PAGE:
How Immigrants on a Pathway to Citizenship can Revitalize Rust Belt Cities
By Paul McDaniel on November 5, 2013
© Immigration Impact
Like Rust Belt cities such as Baltimore and Detroit, rural towns across America have experienced population declines in recent decades. Some places, however, are an exception to that trend thanks in part to the arrival of immigrants. For example, while other Iowa towns experienced population decline over the past several decades, West Liberty’s population grew because of immigration. As Steve Hanson, superintendent of West Liberty Community School District, notes, “in the last 20-30 years we would have had a population decline if we hadn’t had immigrants come in [for] jobs in the food manufacturing business. They provide a source of labor that wouldn’t have been there.” And West Liberty’s Mayor, Chad Thomas, said immigration has “kept a lot of storefronts and businesses open that probably otherwise would have closed.”
A new report from the Bread for the World Institute presents research findings from a year-long study of three cities—Baltimore, Detroit, and southeastern Iowa. The study sites were chosen “based both on the city or town’s status as part of a region that has been losing population over decades, and on whether efforts to reach out to and integrate immigrants are being made by local governments or a nongovernmental organization. All three sites host growing immigrant communities, and together, they offer geographic and economic diversity.” The report focused on the important role that “blue collar” immigrants and immigrant small business owners play in helping to revitalize depressed communities and economies, particularly in Rust Belt locales that have been losing population for years.
In these cities and across the region, the report found that “immigration is slowing—and in some cases reversing—decades of population decline in American Rust Belt communities, from Baltimore to Detroit to rural Iowa.” Immigrants in Rust Belt cities are more likely to be small business owners than those in other parts of the United States. And to continue this growth, the report adds, legalization and a path to citizenship for the undocumented is an important component of immigration policy change in communities throughout the United States. Undocumented immigrants need a path to legalization and citizenship to maximize their economic contributions in their communities. Without the prospect of citizenship, immigrant integration efforts will have limited impact, and aspiring citizens will have a harder time maximizing their economic contribution to community revitalization efforts throughout the country and in Rust Belt cities in particular.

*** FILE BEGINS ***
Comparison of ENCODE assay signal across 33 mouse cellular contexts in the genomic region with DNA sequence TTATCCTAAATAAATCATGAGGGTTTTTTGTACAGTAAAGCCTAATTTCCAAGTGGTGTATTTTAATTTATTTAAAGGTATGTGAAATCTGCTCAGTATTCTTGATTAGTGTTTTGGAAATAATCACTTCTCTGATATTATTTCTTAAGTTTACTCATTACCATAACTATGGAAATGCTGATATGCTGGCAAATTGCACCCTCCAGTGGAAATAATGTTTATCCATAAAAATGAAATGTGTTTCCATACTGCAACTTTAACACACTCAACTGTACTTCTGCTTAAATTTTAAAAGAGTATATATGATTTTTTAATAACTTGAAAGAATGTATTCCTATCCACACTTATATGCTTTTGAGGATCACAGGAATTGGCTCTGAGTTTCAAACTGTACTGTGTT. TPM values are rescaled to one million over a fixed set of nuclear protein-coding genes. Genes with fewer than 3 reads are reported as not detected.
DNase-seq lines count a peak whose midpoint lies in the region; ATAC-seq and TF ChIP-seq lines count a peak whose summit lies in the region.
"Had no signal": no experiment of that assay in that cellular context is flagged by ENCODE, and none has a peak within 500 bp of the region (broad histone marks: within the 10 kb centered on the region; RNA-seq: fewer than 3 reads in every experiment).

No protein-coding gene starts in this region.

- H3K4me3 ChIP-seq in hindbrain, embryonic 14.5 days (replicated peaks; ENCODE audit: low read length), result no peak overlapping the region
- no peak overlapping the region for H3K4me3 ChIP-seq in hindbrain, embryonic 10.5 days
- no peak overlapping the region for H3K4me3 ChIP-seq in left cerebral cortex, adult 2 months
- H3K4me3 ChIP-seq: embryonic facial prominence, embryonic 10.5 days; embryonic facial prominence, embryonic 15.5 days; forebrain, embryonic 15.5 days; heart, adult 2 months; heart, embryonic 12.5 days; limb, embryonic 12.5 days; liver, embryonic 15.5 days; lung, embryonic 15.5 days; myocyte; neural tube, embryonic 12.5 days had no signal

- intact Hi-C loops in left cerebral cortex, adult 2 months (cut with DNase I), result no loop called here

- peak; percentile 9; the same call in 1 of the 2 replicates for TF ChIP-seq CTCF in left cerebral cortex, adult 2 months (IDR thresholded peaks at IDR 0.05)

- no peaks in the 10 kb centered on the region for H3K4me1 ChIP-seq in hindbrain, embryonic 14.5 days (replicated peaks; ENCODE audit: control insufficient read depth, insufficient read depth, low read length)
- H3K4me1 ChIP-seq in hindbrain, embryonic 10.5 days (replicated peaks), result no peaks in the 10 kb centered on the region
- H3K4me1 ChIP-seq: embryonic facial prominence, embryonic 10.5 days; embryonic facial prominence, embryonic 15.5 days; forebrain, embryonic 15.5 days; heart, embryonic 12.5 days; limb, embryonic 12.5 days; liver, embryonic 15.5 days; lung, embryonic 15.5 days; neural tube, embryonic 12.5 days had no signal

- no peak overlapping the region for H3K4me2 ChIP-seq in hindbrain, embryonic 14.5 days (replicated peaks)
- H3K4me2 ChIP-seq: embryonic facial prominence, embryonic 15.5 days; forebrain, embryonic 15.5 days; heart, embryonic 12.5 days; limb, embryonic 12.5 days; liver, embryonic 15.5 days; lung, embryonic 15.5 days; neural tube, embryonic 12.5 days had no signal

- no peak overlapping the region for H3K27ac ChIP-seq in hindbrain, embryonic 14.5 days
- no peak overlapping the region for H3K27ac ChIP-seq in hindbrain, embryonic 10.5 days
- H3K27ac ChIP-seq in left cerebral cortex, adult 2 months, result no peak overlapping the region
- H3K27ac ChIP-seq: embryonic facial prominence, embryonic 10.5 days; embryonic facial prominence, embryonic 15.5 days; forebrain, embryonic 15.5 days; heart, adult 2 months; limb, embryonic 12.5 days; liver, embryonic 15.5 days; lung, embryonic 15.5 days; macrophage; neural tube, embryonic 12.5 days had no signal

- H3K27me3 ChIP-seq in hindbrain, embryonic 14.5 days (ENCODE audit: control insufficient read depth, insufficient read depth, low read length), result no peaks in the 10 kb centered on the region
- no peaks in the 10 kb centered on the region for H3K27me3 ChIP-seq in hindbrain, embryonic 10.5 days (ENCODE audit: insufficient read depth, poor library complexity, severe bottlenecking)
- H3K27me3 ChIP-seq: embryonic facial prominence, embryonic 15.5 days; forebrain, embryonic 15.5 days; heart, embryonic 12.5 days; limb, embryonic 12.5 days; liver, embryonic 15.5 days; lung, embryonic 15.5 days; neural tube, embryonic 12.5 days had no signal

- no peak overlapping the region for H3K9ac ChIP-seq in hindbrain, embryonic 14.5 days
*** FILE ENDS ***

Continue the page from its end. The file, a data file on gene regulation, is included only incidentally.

Cities and towns are the places where immigrants live and work, and where immigration and integration policies play out on a daily basis. As the report’s author Andrew Wainer explains in the National Journal, it is important to make the link between the positive impacts of immigrants in cities and national immigration policy. He described that “efforts of Rust Belt cities to attract newcomers are sometimes at cross purposes with a federal immigration-enforcement system that targets immigrant families, workers, and entrepreneurs who support local economies. In Detroit, for example, immigration advocates say that enforcement and increased deportations are slowing the urban revitalization in the southwest part of the city that occurred during the early- and mid-2000s.” Without real aspirations for citizenship, Wainer says, “unauthorized immigrants are subject to living in a climate of fear even as they work to help America’s struggling cities and towns survive.” The important role immigrants play in revitalizing American cities is one more reason why Congress should pass immigration reform legislation that includes a path to citizenship so that people who already call the U.S. home can continue to expand their opportunities to the benefit of everyone.
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